The change will mean higher earning landlords will find themselves paying more tax because their property will become more profitable, and for this reason, it could be worth couples and civil partners looking at the way they jointly own properties. The default position when a couple own a property together is a 50/50 split known as a ‘joint tenancy’ agreement, under which each partner owns exactly half of the property. An alternative option is to set ownership up as a ‘tenancy in common’ agreement, which allows a couple to allocate ownership percentages as they wish. Such an arrangement might be employed to help reduce the tax burden on a landlord. If changing the ownership of properties is advantageous to you, you will need to consult a conveyancing solicitor.
Changes to Capital Gains Tax liability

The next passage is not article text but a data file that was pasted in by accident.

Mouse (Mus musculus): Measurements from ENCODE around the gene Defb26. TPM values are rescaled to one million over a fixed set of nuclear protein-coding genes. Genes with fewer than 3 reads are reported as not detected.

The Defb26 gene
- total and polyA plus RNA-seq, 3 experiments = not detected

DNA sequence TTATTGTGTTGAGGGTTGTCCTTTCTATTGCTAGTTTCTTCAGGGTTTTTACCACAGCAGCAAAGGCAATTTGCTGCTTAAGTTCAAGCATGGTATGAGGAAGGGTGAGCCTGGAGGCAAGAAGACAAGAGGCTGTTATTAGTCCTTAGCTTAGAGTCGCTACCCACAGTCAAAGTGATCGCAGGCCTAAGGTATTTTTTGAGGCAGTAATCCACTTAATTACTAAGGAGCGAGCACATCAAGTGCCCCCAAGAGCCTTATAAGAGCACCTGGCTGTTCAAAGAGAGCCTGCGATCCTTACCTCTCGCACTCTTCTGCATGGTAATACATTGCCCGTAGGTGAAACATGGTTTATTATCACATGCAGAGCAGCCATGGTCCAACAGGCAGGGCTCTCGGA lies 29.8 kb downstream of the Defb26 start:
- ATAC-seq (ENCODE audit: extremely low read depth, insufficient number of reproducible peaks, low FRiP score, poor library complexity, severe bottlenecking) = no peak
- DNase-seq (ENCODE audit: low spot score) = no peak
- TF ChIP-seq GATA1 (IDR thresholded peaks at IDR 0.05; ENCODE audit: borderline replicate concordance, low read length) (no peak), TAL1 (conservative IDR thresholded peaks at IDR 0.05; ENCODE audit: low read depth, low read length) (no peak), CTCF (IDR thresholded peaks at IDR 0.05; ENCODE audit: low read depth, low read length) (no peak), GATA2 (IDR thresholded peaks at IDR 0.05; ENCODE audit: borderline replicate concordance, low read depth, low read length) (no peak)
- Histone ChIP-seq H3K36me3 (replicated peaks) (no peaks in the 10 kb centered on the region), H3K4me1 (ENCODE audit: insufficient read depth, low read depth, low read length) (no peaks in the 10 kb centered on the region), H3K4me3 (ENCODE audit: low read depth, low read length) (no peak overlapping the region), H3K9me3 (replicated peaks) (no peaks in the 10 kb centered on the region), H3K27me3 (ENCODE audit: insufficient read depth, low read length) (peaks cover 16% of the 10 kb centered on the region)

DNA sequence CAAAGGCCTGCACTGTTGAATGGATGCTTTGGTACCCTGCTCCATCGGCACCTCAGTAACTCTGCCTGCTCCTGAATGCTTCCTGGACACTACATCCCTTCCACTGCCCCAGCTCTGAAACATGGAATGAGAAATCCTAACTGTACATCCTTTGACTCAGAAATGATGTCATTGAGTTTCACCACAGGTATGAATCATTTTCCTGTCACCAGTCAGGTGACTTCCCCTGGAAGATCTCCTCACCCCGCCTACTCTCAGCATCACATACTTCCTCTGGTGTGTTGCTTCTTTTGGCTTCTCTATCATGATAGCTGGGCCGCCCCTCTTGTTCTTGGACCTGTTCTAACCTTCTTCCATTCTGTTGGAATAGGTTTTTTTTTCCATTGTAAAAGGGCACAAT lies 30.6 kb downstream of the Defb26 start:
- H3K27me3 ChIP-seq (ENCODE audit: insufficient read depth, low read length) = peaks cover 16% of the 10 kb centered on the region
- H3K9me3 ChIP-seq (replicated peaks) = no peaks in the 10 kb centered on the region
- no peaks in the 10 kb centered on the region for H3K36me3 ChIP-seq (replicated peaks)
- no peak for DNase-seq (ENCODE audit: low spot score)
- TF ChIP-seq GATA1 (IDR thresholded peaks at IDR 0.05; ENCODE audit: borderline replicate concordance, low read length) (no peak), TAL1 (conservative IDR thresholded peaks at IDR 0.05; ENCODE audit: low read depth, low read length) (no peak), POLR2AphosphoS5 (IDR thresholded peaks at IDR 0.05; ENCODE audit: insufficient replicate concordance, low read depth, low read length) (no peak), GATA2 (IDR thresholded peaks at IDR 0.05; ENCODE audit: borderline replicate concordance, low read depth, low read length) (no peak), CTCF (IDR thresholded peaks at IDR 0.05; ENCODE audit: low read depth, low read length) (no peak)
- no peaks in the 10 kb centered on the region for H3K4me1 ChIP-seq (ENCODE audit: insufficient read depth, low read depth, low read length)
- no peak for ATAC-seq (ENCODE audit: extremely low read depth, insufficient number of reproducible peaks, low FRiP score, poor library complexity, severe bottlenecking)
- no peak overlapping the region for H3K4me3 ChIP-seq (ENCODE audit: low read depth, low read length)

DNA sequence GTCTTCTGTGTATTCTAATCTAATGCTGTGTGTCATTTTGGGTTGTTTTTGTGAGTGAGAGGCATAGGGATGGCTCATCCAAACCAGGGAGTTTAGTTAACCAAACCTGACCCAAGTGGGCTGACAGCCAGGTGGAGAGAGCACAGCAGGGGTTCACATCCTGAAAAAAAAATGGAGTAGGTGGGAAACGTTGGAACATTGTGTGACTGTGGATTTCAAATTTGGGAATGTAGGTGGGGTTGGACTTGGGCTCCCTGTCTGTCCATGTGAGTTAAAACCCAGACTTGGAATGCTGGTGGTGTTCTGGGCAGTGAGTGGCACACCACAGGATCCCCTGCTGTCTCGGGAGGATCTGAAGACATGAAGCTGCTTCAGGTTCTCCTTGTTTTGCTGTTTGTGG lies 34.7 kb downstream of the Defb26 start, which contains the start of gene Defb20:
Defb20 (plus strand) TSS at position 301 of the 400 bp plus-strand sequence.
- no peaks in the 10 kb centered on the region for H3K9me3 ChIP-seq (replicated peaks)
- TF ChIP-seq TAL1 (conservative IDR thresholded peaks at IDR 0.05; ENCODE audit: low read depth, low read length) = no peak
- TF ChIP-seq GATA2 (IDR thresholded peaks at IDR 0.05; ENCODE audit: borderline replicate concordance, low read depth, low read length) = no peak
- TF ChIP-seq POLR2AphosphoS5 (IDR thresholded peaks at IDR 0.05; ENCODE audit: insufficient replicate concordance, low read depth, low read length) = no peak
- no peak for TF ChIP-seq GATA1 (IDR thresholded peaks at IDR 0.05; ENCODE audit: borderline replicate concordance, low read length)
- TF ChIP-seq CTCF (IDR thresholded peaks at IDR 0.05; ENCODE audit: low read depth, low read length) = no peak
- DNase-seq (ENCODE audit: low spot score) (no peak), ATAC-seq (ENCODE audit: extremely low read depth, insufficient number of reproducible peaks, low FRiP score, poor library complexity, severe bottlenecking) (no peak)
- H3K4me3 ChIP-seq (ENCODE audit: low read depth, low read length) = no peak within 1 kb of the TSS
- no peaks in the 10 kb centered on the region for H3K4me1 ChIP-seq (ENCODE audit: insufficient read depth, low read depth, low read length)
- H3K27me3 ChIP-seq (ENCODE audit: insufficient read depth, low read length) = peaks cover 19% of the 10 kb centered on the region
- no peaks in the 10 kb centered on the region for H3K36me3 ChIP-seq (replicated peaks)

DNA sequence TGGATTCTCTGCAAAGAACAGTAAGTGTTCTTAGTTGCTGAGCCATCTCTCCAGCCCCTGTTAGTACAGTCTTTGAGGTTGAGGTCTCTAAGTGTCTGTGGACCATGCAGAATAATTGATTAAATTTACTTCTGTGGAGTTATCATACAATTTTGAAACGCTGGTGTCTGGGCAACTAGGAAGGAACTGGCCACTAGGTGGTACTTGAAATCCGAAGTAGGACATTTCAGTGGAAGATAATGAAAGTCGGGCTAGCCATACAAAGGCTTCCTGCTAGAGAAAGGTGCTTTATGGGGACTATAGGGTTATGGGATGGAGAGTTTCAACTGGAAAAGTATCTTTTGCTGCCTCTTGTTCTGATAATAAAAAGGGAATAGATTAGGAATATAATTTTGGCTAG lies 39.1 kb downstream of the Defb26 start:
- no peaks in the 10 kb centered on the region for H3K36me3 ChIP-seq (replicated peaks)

At present, if you dispose of a property and are liable to pay Capital Gains Tax (CGT), you won’t have to settle your bill with HMRC until 31st January following the end of the tax year in which the sale occurred. So, depending on when a sale was completed, the seller could benefit from ‘credit’ for as long as 22 months. This generous arrangement is set to become a thing of the past however. From April, a seller will have just 30 days to make payment to HMRC.
Taking account of this, if you have plans to dispose of a property on which CGT is liable, you will probably want to ensure the sale is completed before the end of the current tax year in order that you will have up to 10 months to pay, rather than just 30 days if you complete on or after 6th April!
As you can see then, there’s lots to be thinking about if you are a landlord or property investor, and some of these changes could have a serious impact on your financial situation if you don’t address them now. But don’t worry, you’re not on your own – Inca will be pleased to discuss your circumstances, advise you on how you will be affected, and help you make the right decisions in plenty of time.